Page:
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Wednesday
Nov062013

For F1 Supremo, what's the law behind extortion claim?

John Morton, of Morton's Fork fame, would have been intrigued by Bernie Ecclestone's explanation that it was not bribery but extortion that caused him to pay $44 million due to the banker blackmailing him through a threatened disclosure of his fiscal affairs to the British tax authorities.

If the judge accepts this "lesser of two evils" explanation, then it would avoid the serious consequences of a finding that the payment amounted to a bribe to induce BayernLB to sell and transfer 47 percent of the Formula 1 holding company to CVC.

If the explanation is not accepted, Ecclestone potentially would have to account to BayernLB not only for any losses arising from the transaction, but for the subsequent profit attaching to his interest in Formula 1 that might be attributable to the allegedly tainted share sale.

It is not entirely clear yet why the current claim is being brought by an investor and not BayernLB as principal.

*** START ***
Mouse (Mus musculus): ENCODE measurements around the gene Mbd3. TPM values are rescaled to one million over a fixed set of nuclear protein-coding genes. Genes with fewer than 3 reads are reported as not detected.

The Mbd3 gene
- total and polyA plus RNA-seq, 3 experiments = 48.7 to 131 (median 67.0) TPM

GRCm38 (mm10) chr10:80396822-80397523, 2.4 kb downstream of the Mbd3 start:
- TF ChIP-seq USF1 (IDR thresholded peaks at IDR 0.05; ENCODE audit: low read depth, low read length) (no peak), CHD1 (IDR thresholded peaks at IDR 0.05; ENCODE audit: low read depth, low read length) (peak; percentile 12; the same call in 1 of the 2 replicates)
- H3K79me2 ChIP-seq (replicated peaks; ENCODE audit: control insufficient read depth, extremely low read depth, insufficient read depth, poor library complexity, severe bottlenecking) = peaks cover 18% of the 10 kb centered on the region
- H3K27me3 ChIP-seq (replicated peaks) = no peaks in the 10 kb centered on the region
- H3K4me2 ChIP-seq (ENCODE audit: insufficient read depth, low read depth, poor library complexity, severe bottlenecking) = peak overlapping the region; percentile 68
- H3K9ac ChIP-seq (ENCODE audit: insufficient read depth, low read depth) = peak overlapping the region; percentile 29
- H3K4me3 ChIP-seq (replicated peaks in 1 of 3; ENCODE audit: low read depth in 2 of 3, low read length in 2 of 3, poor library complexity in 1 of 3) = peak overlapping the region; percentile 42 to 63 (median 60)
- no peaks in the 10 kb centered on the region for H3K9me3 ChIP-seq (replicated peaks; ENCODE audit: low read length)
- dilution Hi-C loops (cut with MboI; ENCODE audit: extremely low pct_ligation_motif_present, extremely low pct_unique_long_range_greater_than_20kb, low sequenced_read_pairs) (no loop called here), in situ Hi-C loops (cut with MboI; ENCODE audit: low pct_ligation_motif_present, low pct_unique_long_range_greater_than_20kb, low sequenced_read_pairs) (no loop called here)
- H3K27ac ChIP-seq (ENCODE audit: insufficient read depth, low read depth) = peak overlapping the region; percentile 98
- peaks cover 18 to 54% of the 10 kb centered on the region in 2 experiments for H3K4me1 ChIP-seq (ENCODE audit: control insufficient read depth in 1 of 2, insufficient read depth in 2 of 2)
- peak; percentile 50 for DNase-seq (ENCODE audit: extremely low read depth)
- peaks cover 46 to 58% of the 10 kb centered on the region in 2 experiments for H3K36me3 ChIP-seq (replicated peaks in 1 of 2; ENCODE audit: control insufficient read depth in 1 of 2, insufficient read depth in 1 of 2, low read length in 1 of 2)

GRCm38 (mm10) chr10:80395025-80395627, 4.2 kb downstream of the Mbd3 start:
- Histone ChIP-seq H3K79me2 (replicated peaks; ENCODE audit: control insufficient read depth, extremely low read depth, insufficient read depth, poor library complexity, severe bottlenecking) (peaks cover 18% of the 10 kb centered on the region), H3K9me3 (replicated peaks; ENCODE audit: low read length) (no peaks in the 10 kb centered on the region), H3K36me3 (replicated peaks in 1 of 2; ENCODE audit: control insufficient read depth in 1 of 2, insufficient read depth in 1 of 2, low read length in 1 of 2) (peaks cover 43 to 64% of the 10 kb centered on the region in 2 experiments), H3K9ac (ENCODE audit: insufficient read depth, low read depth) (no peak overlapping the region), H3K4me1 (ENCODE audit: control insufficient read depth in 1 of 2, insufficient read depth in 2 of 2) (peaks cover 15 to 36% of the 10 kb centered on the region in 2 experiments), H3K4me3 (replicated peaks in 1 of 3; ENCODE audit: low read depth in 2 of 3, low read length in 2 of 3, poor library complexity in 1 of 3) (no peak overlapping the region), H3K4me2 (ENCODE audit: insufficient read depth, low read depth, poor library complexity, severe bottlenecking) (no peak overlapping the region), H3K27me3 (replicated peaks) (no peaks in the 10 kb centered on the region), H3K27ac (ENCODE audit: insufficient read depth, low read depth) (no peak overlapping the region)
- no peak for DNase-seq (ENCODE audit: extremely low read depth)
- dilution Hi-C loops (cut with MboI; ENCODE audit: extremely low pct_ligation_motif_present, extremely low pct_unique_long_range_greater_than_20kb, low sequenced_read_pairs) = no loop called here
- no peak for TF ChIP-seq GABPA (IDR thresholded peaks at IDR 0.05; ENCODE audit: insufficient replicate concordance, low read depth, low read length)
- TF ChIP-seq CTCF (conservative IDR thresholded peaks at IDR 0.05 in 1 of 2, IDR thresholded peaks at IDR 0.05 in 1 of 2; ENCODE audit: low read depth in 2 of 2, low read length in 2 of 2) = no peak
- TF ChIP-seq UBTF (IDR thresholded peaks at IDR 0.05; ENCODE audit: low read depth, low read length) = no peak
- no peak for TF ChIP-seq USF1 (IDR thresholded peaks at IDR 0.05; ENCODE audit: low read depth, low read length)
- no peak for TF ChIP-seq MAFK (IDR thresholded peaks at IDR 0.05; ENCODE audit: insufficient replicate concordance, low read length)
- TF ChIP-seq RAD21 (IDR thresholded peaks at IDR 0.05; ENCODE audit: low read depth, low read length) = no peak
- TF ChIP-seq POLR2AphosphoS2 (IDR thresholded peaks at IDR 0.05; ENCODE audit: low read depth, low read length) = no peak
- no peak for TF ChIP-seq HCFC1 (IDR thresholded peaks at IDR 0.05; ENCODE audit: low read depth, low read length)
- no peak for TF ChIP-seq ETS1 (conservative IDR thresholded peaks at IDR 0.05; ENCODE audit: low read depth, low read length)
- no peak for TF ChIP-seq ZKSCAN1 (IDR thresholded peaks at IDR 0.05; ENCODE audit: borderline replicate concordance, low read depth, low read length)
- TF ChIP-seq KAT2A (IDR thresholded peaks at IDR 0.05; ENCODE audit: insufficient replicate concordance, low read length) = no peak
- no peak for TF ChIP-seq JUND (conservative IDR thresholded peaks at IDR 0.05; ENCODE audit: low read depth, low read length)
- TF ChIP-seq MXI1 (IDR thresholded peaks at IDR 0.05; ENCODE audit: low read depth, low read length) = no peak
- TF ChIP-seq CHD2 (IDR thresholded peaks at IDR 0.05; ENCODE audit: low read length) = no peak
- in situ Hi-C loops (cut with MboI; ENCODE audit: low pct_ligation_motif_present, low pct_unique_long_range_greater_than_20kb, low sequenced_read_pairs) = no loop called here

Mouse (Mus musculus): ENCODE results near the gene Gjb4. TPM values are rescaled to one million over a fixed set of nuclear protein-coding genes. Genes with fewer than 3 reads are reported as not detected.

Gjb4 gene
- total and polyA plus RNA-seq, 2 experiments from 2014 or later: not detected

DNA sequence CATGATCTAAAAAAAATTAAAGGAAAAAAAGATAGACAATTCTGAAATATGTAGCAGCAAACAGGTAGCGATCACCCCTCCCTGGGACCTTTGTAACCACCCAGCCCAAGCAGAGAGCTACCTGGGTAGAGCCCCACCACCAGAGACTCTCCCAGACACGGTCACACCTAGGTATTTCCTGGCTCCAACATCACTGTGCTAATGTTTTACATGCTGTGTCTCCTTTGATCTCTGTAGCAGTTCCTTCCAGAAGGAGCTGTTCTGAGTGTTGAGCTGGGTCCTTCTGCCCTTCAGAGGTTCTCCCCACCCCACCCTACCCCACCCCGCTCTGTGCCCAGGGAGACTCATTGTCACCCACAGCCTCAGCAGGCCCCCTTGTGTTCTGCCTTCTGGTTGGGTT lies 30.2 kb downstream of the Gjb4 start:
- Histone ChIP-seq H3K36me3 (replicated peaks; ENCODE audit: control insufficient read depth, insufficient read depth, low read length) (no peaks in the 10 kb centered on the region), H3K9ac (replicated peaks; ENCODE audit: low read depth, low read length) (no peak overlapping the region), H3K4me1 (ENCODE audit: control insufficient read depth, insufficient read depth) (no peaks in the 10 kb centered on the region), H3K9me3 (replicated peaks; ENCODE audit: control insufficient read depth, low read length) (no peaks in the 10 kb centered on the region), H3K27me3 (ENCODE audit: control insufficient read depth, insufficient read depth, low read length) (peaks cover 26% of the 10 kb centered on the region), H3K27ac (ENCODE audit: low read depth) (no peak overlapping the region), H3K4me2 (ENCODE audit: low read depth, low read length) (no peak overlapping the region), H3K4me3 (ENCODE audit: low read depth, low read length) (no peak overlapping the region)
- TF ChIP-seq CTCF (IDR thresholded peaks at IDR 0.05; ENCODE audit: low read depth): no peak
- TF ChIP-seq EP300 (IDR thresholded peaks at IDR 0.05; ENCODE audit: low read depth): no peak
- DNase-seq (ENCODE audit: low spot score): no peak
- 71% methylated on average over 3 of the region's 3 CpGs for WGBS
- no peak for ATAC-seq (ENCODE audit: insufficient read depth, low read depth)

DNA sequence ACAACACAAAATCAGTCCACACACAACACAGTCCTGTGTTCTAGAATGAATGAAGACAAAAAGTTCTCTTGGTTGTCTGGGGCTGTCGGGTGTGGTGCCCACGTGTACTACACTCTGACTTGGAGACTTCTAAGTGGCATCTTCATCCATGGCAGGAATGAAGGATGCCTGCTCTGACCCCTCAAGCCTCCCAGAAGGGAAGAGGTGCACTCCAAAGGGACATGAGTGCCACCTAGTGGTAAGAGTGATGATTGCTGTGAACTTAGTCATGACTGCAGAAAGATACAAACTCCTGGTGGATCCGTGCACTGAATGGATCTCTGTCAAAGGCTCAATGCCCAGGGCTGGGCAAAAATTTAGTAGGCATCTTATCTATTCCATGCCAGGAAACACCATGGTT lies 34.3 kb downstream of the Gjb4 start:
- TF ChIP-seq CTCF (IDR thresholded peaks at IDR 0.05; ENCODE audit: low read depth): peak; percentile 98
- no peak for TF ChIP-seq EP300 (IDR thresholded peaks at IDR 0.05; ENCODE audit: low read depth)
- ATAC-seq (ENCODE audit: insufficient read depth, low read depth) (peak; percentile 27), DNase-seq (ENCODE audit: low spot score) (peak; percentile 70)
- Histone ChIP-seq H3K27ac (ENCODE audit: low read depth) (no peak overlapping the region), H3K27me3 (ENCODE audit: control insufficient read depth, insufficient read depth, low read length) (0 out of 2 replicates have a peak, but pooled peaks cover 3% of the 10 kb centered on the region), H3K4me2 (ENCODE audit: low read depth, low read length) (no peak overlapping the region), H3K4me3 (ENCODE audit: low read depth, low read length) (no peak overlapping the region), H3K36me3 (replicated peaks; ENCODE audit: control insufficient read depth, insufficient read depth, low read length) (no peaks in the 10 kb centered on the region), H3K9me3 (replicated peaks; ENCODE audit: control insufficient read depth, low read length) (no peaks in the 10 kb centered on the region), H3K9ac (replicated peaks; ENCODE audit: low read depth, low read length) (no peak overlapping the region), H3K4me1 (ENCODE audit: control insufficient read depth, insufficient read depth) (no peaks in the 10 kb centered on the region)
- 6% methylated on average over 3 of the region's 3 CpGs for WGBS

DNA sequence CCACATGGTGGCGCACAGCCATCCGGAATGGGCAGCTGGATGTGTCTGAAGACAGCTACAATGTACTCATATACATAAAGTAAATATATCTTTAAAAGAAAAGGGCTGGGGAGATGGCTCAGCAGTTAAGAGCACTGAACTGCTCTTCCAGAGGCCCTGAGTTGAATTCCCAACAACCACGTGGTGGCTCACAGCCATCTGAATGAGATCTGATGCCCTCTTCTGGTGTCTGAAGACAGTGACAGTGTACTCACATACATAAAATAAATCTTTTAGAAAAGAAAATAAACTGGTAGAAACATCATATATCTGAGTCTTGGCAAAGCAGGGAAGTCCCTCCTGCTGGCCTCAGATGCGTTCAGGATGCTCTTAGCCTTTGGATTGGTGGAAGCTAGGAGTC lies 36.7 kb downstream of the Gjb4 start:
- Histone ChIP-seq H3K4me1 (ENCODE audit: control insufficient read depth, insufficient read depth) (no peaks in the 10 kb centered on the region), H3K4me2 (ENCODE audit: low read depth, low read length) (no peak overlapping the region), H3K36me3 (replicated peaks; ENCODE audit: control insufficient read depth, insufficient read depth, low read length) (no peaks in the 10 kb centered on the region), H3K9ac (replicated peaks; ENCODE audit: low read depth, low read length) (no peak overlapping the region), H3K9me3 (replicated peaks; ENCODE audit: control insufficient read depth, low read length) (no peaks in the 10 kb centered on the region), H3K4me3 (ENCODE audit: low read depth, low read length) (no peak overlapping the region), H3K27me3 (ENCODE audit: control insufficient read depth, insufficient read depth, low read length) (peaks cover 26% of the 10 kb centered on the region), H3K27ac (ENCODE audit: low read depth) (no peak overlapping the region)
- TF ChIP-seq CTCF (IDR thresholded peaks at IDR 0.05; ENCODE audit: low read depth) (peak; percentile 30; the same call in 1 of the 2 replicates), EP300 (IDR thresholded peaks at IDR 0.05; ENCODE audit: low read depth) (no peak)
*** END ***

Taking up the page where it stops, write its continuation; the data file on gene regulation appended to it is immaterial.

A number of recent cases have established that a principal subjected to bribery is entitled to an account of profits from the briber and the bribed. In taking such an account, the court will not be restricted merely to the profits arising from the transaction itself, but also subsequent, unconnected and market-related profits. (Novoship (UK) Ltd. & Ors v. Mikhaylyuk & Ors [2012] EWHC 3586 (Comm) (14 December 2012)).

Until this recent line of cases, there was some uncertainty as to whether a briber could be held liable for profits in the absence of a fiduciary relationship with the principal. The policy grounds for disgorging profits are that the violation of an agent's/fiduciary's high standard of duty cannot be tolerated, and it would be inequitable to permit a briber to retain profits arising from a procured breach of trust.

Unlike the joint and several liability of the bribed and briber to account for all losses arising from bribery, however, the duty to account for profits is currently only several.

Readers are likely familiar with enforcement agencies' powers to require disgorgement of profits; private law remedies can be equally draconian.

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Alistair Craig is a commercial barrister practicing in London. He can be contacted here.